August 15, 2007
28 January 1807, by Elizabeth Macarthur
A letter from Governor Bligh to Capt. Short of the Porpoise
I believe I have mentioned that we may have walked near to the corpse of a poor Sydney woman, murdered and left in the forest near Mr. Wentworth's, and today Mr. Macarthur tells me they have found the scoundrel who has done this - and I'm sorry to write that he is an Irishman - who is one of the brothers' Kenny, who ran a school in Sydney. Kenny has been hung in Sydney and his body is being brought here today to hang also, as recompense for the beastliness of his murder. We have heard of Kenny before - he set fire to his neighbour's field and burned an entire crop of wheat and untold damage, from which he somehow escaped due punishment. Anyway I shall certainly avoid Town for the next few days, not wishing for I nor the family to see such a sight.
My work takes me to Seven Hills, where the Spanish rams are to be run. It is time for that now, and the rams were taken there by cart the day before yesterday, held in a paddock but not for long, I don't doubt, so I'm off there today to ensure the men know just how to fence off the ewes and limit the expenditure of the poor beasts. Too much harm has come to good beast in this colony, for want of adequate supervision. I do not speak of Mr. Marsden there, who has done an estimable job of breeding a heavy carcase with good wool covering, and from not so fine sheep to start with. But our sheep, and especially the rams Mr. Macarthur brought recently from England, will add considerably to the wool's fineness, which is the character the English mills seek most. Rough hair suitable for a poor man's blanket may be grown anywhere, but fine wool is what we want, to cover the shipping cost and poke Spain in the eye. And the people demand that we release several thousand head for mutton! Are they mad - the future of the Colony rides on the back of our sheep, for fine wool needs shepherds, shearers, classers and the ships to take it to England, all of which toil will provide work for many years to come.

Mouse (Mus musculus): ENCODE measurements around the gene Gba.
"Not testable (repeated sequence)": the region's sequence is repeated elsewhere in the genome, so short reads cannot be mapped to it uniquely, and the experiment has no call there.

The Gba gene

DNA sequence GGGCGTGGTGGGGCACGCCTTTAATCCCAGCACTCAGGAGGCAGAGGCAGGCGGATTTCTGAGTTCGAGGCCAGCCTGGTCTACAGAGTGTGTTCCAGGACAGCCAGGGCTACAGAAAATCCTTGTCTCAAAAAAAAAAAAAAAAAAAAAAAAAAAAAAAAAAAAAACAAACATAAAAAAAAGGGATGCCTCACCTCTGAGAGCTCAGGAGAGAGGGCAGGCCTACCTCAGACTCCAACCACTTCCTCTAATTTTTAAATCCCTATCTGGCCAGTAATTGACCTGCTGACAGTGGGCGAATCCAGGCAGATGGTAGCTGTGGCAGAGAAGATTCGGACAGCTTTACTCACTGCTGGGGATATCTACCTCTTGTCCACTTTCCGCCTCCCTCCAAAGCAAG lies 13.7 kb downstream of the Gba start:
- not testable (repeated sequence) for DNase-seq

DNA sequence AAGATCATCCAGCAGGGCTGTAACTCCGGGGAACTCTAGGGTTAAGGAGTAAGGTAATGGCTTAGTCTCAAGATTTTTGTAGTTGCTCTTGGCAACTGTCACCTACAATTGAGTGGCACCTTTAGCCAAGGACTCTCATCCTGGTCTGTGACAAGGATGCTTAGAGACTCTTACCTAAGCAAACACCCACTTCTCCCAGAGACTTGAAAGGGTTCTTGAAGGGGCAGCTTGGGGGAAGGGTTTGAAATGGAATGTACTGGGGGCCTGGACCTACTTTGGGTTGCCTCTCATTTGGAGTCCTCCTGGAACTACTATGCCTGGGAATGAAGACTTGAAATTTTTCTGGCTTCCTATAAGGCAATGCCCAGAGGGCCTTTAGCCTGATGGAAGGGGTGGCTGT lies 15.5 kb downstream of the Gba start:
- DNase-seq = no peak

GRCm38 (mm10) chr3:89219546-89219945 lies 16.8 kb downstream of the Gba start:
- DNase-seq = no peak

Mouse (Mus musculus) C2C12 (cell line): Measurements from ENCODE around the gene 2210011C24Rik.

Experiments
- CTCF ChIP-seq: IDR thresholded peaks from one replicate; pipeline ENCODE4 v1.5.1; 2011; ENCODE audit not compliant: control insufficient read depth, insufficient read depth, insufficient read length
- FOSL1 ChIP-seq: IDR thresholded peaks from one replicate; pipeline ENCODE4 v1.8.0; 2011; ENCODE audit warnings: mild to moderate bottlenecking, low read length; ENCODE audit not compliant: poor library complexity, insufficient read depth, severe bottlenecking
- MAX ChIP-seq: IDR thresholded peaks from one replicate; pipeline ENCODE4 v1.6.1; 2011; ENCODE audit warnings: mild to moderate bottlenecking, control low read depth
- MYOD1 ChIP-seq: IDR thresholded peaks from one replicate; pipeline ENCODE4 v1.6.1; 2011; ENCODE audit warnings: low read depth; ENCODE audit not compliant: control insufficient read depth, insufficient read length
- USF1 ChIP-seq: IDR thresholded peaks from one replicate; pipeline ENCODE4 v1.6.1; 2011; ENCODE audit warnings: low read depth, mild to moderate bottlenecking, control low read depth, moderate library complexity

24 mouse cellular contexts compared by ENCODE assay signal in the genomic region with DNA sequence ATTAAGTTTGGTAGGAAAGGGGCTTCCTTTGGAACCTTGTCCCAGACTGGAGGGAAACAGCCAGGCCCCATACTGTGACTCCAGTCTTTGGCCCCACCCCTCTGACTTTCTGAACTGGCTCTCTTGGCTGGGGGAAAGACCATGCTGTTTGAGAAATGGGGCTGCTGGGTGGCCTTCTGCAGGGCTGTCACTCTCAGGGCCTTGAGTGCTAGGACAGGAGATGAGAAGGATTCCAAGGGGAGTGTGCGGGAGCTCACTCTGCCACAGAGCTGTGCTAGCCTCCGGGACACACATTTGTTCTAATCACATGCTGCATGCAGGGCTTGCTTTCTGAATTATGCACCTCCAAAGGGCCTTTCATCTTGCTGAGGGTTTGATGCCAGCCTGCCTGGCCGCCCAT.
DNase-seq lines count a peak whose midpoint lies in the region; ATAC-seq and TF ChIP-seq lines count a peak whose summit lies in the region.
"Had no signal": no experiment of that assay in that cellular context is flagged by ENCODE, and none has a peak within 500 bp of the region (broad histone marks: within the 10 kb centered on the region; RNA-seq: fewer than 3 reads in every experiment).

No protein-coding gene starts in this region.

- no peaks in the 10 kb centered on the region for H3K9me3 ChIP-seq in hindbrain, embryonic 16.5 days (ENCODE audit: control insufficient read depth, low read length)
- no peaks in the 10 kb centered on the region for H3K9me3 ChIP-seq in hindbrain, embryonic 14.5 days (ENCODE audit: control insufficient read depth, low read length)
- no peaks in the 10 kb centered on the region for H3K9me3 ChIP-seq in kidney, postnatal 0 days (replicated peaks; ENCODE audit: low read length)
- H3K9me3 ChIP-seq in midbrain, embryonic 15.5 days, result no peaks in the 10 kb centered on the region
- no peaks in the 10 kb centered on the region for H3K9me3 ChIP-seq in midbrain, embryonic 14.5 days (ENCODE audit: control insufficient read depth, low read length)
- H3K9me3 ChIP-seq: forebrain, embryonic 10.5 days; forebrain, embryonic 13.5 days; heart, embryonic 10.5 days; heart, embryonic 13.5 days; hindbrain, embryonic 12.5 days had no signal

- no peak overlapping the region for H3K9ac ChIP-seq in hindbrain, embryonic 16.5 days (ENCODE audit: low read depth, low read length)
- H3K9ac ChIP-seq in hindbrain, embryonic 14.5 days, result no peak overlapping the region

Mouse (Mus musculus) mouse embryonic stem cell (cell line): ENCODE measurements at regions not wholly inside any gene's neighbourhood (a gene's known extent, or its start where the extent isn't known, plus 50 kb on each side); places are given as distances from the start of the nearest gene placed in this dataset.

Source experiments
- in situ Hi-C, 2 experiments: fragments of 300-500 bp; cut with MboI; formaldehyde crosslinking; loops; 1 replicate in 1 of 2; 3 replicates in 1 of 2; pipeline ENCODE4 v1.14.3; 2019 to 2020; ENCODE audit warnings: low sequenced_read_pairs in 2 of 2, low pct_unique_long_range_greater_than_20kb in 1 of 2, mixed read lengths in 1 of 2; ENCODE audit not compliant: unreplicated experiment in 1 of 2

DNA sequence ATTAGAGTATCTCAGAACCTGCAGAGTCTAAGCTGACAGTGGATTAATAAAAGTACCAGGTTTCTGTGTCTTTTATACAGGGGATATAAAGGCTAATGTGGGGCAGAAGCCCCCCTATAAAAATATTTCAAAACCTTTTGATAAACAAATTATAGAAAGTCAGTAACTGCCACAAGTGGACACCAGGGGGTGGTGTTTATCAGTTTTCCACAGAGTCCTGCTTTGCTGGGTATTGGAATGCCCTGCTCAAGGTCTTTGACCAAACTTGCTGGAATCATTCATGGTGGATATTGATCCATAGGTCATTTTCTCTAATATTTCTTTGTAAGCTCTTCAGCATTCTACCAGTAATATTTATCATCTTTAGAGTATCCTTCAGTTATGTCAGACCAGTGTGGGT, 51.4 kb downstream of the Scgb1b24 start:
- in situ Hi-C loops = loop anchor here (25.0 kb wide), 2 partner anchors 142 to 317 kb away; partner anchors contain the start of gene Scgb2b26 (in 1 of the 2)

But in will confide to you, dear diary, that I have risen from bed with the cricked neck and sorest back, so off to the Hills, then back before its too late.